Creating Language Crimes: How Law Enforcement Uses (and Misuses) Language by Roger W. Shuy newly listed for sale on the fantastic BookLovers of Bath web site!
Published: Oxford University Press, 2005, Hardback in dust wrapper.
FROM THE COVER: THIS BOOK by Roger W. Shuy, the senior figure in forensic linguistics, is the first to explain in an accessible way the vital role that linguistic evidence and its proper analysis play in criminal investigations.
Shuy provides compelling case studies of how language functions in investigations involving, among others, wired undercover operatives, and the interrogation of suspects. He makes the point that language evidence can be as important as physical evidence, but yet does not enjoy the same degree of scrutiny by investigators, attorneys, and the courts. Beyond this, however, his more controversial thesis is that police frequently misuse or manipulate language, using various powerful controversial strategies, in order to intentionally create an impression of the targets guilt or even to get them to confess.
This book makes its case by analyzing a dozen criminal cases involving a variety of crimes, such as fraud, bribery, stolen property, murder, and others. About half involve co-operating witnesses who do the tape recording, and the other half undercover police officers. These cases demonstrate how undercover operatives use different conversational strategies, such as overlapping conversation, ambiguity, interruption, refusing to take no for an answer, and others to create a negative impression of the targets on later listeners.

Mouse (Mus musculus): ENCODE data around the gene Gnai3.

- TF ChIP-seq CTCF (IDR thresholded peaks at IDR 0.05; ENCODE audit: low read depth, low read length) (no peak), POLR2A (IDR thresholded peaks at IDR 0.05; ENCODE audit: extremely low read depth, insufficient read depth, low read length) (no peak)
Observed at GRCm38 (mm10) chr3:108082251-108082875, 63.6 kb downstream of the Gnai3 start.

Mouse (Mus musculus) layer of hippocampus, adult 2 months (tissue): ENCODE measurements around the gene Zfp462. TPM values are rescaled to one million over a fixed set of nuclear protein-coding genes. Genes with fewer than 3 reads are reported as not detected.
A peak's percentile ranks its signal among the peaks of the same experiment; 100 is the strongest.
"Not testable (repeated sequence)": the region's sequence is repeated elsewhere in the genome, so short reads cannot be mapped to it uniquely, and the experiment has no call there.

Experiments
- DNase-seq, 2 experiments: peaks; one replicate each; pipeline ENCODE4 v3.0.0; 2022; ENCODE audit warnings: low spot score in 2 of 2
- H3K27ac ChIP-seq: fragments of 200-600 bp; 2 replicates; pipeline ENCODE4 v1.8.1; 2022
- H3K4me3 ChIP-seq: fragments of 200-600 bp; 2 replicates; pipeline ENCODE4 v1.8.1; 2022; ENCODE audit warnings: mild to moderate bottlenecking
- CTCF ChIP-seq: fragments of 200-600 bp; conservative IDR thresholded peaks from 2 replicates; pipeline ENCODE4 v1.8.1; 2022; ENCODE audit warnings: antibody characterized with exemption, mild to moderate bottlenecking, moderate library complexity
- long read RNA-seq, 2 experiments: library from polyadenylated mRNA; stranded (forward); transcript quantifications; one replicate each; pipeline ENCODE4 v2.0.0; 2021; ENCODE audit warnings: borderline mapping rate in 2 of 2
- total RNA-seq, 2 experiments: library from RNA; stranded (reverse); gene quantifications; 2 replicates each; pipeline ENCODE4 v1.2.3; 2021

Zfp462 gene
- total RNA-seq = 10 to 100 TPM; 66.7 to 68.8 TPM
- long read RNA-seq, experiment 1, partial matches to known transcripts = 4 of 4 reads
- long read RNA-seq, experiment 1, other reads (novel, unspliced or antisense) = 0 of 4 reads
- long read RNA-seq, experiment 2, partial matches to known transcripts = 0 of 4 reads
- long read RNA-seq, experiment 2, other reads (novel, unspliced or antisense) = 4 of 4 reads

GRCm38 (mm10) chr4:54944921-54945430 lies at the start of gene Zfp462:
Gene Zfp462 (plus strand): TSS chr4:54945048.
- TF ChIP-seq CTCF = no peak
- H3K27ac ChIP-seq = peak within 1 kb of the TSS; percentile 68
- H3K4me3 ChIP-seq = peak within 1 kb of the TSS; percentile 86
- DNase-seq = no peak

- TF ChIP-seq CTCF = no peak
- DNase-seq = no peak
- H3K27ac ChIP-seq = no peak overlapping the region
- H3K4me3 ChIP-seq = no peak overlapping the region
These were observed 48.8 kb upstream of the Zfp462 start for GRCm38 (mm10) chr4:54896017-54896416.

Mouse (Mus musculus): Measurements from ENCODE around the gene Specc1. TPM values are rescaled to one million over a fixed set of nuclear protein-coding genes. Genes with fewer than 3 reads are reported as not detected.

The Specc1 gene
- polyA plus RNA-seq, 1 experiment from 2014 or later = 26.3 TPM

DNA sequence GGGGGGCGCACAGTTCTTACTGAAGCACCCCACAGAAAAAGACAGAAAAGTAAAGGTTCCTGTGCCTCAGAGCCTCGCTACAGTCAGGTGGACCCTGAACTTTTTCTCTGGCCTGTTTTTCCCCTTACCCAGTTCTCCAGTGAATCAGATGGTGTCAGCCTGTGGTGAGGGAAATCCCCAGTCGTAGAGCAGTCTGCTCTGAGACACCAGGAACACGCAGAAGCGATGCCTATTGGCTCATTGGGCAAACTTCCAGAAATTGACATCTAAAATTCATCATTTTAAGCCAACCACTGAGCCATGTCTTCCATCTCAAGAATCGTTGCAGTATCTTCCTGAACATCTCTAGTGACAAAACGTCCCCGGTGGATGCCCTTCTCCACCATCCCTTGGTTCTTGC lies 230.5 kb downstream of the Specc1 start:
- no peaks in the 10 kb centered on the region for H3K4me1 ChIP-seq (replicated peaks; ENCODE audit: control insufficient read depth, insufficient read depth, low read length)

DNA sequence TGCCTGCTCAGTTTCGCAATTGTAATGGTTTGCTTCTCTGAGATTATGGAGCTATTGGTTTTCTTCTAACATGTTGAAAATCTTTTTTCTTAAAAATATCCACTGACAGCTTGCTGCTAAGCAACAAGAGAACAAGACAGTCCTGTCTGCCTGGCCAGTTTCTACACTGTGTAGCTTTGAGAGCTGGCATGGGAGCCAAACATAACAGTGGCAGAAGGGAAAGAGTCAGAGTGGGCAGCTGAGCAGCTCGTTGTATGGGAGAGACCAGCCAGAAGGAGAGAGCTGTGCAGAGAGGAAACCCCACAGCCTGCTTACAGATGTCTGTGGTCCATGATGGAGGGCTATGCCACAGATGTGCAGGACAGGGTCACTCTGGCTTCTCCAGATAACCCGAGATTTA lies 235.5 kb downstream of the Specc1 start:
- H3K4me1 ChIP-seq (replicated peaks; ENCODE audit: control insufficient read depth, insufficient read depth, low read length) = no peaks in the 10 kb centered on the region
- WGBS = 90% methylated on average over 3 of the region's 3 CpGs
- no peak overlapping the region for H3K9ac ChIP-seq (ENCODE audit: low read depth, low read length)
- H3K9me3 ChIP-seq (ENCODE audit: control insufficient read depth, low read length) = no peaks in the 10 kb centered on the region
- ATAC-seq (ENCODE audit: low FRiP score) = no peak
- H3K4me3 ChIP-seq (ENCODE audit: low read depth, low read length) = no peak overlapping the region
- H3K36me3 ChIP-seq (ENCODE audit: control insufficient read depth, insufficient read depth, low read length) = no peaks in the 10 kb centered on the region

Creating Language Crimes provides a fascinating window into a little-known and discussed facet of law enforcement. It will appeal to anyone concerned with language (particularly sociolinguists and discourse analysts), as well as to those involved in law enforcement and criminal cases.
Very Good+ in Very Good+ Dust Wrapper. Small personal monogram to the first blank.
Black boards with Orange titling to the Spine. [XIV] 194 pages. Index. Bibliography. 8½” x 5¾”.
Of course, if you don’t like this one, may I tempt with you something from here?